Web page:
While many were eating dinner on this Easter holiday, I spent Good Friday eating an airbag. My “better half” and I were driving along the highway past a big farm when an oncoming truck unleashed it’s rear dual wheels in our direction. Flying wheels are not something you want to see heading towards you on Good Friday, or any Friday for that matter. But flying wheels is what I got, and while the rubber was spinning and before the airbags deployed I got to thinking about stuff. I got to thinking about car safety. You know, important safety features like seat belts, number of airbags, automobile impact ratings, and crash protection features.


Car safety is important stuff to think about during a car crash, but it’s probably more important to think about car safety BEFORE spending your hard-earned cash on a car. The price paid for a car with a high safety rating doesn’t necessarily mean a higher price tag. For example, let’s compare the price of two small cars rated the same by the Insurance Institute for Highway Safety (IIHS).

2009 Honda Civic & 2009 Toyota Corolla
Both are IIHS Top Safety Picks for 2009 and rate the same.

Similarly equipped (2009 4 door sedan, manual transmission), the MSRP of each vehicle in CDN is:

Toyota Corolla CE: CDN $14,835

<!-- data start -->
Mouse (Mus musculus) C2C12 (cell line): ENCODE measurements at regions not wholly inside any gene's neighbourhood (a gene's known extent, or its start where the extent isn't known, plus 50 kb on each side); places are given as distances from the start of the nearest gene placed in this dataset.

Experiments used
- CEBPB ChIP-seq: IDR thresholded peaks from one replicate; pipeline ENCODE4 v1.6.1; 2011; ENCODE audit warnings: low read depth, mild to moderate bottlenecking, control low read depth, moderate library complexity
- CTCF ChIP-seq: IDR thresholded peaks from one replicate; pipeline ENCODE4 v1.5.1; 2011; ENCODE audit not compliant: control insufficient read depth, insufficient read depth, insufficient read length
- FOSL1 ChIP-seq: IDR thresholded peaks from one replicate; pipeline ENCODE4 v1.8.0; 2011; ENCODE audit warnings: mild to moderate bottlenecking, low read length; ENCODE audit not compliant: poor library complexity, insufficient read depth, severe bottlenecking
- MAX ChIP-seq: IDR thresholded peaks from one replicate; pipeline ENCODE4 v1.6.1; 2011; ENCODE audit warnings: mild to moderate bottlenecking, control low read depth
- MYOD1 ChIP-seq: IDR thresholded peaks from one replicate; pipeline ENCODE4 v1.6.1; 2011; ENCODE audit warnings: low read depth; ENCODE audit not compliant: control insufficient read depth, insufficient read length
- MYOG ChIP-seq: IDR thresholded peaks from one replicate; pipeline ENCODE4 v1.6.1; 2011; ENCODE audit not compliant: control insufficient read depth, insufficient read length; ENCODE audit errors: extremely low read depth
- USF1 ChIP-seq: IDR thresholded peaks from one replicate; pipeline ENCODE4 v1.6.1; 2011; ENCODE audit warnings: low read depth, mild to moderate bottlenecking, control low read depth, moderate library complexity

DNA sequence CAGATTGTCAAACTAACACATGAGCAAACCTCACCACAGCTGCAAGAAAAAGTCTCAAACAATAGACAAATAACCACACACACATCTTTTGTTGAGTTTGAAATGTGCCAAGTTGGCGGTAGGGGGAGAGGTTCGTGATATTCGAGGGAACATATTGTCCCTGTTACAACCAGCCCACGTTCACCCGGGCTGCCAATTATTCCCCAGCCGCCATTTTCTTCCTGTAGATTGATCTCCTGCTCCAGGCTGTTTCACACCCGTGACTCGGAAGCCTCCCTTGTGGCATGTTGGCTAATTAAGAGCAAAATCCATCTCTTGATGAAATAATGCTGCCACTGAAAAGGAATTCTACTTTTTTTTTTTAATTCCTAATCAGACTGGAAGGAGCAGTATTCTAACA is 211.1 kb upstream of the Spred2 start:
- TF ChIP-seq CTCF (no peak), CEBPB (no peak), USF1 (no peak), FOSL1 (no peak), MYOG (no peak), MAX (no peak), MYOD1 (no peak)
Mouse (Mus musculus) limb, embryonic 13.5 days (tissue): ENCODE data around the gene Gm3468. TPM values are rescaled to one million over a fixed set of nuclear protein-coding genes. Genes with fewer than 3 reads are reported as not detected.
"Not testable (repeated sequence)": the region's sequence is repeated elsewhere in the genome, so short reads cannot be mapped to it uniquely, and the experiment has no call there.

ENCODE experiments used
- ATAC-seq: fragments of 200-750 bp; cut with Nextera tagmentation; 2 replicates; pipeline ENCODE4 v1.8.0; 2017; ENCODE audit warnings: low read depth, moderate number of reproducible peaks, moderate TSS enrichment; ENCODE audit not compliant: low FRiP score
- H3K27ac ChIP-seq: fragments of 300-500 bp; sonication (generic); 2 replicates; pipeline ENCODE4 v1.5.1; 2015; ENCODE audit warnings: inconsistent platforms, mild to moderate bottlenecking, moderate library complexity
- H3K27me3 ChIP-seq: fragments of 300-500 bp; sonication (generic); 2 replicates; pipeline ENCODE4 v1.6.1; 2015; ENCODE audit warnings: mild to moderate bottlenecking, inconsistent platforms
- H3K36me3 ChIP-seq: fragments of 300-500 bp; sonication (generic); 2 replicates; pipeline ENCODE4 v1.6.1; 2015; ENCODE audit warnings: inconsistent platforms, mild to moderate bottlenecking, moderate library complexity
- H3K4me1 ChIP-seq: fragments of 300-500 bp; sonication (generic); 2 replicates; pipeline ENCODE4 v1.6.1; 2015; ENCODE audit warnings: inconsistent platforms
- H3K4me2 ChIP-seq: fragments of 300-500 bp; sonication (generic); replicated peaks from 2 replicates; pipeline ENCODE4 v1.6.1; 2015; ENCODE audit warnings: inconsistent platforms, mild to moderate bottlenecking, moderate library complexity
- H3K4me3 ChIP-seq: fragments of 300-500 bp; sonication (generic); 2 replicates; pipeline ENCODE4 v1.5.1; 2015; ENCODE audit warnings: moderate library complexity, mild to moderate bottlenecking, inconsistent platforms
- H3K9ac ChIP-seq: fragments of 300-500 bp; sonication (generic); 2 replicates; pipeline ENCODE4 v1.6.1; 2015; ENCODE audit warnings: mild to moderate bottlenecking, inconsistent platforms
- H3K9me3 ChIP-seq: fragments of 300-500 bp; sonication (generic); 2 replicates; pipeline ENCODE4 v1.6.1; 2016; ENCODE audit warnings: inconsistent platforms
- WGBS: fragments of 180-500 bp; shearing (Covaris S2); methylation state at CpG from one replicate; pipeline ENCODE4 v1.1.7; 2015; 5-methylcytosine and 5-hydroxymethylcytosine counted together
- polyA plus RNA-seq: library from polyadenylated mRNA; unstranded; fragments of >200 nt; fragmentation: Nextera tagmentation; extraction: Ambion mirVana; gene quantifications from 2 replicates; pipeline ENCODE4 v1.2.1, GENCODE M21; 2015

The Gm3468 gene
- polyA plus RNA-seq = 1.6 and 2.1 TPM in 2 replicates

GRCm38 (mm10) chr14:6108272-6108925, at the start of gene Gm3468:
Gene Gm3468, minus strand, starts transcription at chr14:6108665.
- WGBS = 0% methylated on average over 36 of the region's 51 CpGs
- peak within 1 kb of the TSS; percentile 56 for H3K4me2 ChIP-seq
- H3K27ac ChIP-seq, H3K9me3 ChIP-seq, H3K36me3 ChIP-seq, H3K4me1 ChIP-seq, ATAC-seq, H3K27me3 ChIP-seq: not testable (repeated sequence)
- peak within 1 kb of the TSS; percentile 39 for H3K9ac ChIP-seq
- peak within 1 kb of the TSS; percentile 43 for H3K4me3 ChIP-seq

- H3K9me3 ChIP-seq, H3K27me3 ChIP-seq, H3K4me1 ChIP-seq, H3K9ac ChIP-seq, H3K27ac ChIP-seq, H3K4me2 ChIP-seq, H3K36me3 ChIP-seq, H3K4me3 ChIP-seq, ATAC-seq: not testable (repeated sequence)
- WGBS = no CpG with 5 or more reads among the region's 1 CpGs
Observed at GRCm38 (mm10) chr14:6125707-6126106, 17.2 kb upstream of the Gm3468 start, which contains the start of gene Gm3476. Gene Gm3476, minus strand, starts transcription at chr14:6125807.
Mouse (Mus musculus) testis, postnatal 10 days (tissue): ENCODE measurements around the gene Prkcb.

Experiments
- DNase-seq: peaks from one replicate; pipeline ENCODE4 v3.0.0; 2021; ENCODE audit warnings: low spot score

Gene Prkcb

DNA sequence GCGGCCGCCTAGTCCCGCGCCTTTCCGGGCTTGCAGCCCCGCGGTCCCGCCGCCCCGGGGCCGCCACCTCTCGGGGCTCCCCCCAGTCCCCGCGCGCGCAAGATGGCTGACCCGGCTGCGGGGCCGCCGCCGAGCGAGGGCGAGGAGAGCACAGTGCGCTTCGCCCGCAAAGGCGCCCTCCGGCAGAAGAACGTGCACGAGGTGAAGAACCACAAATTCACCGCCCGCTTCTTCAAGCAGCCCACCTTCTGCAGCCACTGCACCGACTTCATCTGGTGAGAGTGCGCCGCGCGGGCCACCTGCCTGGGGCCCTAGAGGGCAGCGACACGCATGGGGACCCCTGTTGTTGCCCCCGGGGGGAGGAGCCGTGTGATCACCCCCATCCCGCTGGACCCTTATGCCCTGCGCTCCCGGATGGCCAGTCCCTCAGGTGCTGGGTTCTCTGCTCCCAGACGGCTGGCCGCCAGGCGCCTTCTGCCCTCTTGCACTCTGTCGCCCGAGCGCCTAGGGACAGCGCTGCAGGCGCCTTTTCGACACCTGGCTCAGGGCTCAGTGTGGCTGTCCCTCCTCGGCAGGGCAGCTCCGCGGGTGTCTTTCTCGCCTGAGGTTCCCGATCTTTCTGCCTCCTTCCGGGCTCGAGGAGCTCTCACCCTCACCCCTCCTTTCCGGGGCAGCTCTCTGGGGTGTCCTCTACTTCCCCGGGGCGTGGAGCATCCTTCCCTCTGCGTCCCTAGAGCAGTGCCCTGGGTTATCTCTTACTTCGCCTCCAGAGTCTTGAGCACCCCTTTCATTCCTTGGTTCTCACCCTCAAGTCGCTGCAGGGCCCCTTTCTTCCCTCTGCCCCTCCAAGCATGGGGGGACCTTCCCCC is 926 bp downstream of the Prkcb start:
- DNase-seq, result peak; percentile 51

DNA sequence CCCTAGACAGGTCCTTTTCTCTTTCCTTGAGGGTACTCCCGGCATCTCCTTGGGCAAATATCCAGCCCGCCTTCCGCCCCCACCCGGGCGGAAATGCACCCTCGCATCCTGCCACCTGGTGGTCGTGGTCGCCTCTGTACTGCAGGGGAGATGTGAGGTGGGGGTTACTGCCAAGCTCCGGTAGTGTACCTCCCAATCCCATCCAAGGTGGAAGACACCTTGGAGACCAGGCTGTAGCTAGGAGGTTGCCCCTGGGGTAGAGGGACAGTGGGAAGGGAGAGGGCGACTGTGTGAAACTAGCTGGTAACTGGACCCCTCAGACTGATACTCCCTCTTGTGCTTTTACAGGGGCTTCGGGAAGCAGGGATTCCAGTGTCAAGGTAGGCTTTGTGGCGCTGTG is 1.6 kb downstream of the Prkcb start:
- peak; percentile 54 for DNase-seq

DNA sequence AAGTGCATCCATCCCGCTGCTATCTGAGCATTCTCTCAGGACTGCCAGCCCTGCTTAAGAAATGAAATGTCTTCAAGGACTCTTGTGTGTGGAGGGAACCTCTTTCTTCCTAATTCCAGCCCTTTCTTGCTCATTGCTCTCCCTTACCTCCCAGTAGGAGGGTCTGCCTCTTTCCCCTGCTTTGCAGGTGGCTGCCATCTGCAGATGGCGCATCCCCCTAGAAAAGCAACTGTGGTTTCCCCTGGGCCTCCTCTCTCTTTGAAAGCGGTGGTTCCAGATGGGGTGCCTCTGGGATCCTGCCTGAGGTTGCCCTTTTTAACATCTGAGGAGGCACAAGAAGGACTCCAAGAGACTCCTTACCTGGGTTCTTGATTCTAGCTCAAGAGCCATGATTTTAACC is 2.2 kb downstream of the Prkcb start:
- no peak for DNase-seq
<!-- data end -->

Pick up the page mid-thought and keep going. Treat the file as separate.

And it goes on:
Honda Civic DX: CDN $16,990
Difference: CDN $2,155

In the United States, the Corolla and Civic cost almost the exact same, so let’s consider another set of cars for an American example.

2009 Honda Civic & 2009 Subaru Impreza
Both are IIHS Top Safety Picks for 2009 and rate the same.

Similarly equipped (2009 4 door sedan, manual transmission), the MSRP of each vehicle in USD is:

Honda Civic DX: USD $15,505
Subaru Impreza 2.5i: USD $17,495
Difference: $1,990

Whatever your country or currency, the point is price is not the key factor when looking to purchase a safer car. There are savings to be found by looking under the hood, researching safety ratings, and finding the safest car for your family.

Finding Car Safety Ratings in Your Country

Sure, price is important. The car might be the right price and perfect size for you family’s needs, but are your car’s safety features likely to protect you and your passengers? Is your car likely to harm others on the road? Here are some key features to consider when looking to buy a new or used car:

  • Your Country
  • Driver Safety Features
  • Passenger Safety Features
  • Child Safety Features
  • Driving Condition Features
  • Class of Vehicle
  • Year of Vehicle
  • Vehicle Maintenance
  • Crash Avoidance Features
  • Crash Protection Features

… and the list goes on…

The “safety features” you choose when buying a new or used car depend on your personal and passenger needs. Because automobile safety features and ratings vary from country to country, I’ve rounded up a few sites to help you determine how safe is your car?

North America (United States and Canada)


United Kingdom and Europe

In hindsight, I’m happy my “better half’ did the car safety research before buying his 2005 Subaru Impreza. I’ve never been a huge fan of cars, but I’m thrilled to have walked away from my freak car crash just a few days ago. While I hope you never spend a holiday eating an airbag or watching rogue wheels spin into your direction, I do hope your car’s safety features protect you and the ones you love.